“A recent survey showed that only 9% of small businesses realise we’ve had the biggest change of patent law in the last 50 years,” he says.
But the resistance is already under way.
The glasseslike device, which allows users to access the Internet, take photos and film short snippets, has been pre-emptively banned by a Seattle bar. Large parts of Las Vegas will not welcome wearers. West Virginia legislators tried to make it illegal to use the gadget, known as Google Glass, while driving.
“This is just the beginning,” said Timothy Toohey, a Los Angeles lawyer specializing in privacy issues. “Google Glass is going to cause quite a brawl.”
As personal technology becomes increasingly nimble and invisible, Glass is prompting questions of whether it will distract drivers, upend relationships and strip people of what little privacy they still have in public.
A pair of lens-less frames with a tiny computer attached to the right earpiece, Glass is promoted by Google as “seamless and empowering.” It will have the ability to capture any chance encounter, from a celebrity sighting to a grumpy salesclerk, and broadcast it to millions in seconds.
“We are all now going to be both the paparazzi and the paparazzi’s target,” said Karen L. Stevenson, a lawyer with Buchalter Nemer in Los Angeles.
Google stresses that Glass is a work in progress, with test versions now being released to 2,000 developers. Another 8,000 “explorers,” people handpicked by Google, will soon get a pair.
Among the safeguards to make it less intrusive: you have to speak or touch it to activate it, and you have to look directly at someone to take a photograph or video of them.
“We are thinking very carefully about how we design Glass because new technology always raises new issues,” said Courtney Hohne, a Google spokeswoman.
Developers, however, are already cracking the limits of Glass. One created a small sensation in tech circles last week with a program that eliminated the need for gestures or voice commands. To snap a picture, all the user needs to do is wink.
The 5 Point Cafe, a Seattle dive bar, was apparently the first to explicitly ban Glass. In part it was a publicity stunt — extremely successful, too, as it garnered worldwide attention — but the bar’s owner, Dave Meinert, said there was a serious side. The bar, he said, was “kind of a private place.”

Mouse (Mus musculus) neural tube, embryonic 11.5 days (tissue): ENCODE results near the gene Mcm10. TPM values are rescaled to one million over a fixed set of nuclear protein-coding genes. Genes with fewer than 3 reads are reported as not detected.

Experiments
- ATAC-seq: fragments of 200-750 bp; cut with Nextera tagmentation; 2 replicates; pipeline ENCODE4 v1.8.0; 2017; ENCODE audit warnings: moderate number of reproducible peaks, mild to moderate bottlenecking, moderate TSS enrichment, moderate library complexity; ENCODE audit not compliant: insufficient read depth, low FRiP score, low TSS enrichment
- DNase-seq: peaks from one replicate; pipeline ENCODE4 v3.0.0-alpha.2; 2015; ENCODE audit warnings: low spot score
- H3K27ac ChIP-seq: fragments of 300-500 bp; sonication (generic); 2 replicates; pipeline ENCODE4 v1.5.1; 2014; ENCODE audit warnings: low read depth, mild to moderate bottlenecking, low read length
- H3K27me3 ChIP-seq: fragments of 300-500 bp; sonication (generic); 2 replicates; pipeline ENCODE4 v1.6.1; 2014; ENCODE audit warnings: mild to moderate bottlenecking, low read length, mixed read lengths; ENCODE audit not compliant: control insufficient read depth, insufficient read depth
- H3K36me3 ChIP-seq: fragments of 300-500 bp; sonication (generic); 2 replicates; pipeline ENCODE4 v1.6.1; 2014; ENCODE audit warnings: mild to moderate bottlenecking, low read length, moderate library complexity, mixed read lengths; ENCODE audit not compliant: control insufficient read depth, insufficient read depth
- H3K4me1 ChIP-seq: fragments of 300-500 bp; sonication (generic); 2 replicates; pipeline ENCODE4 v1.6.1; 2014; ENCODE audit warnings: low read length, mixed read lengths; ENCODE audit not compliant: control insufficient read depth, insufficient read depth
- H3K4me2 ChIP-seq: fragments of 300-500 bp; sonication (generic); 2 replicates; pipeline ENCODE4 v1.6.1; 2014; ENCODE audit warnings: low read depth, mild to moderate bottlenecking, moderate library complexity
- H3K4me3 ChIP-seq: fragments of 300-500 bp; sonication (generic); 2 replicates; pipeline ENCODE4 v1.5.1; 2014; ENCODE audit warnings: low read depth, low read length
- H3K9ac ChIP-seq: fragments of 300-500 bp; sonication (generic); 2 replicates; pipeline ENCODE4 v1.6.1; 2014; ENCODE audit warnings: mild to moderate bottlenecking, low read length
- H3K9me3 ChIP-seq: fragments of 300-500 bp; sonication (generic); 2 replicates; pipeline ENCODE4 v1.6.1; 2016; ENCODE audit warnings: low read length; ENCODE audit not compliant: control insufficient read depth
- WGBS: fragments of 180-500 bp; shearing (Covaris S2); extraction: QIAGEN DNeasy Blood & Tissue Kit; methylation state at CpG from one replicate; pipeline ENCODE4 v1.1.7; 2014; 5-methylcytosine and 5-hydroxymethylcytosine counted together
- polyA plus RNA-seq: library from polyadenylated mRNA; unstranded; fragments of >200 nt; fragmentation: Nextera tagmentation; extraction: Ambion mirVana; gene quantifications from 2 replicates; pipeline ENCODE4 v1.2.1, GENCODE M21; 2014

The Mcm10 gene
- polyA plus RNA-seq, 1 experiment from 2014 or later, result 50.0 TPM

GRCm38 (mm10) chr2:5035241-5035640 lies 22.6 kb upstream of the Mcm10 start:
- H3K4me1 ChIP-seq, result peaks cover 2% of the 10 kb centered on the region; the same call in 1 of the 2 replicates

The legislators in West Virginia were not joking at all. The state banned texting while driving last year but hands-free devices are permitted. That left a loophole for Google Glass. The legislation was introduced too late to gain traction before the most recent session ended, but its sponsor says he is likely to try again.
In Las Vegas, a Caesars Entertainment spokesman noted that computers and recording devices were prohibited in casinos. “We will not allow people to wear Glass while gambling or attending our shows,” he said.
Louis Brandeis and Samuel Warren famously noted in 1890 that “numerous mechanical devices threaten to make good the prediction that ‘what is whispered in the closet shall be proclaimed from the house-tops.’ ”
Glass is arriving just as the courts, politicians, privacy advocates, regulators, law enforcement and tech companies are once again arguing over the boundaries of technology in every walk of life.
The Senate Judiciary Committee voted last month to require law enforcement to have a warrant to access e-mail, not just a subpoena. The Federal Bureau of Investigation’s use of devices that mimic cellphone towers to track down criminals is being challenged in an Arizona case. A California district court recently ruled that private messages on social media were protected without a warrant.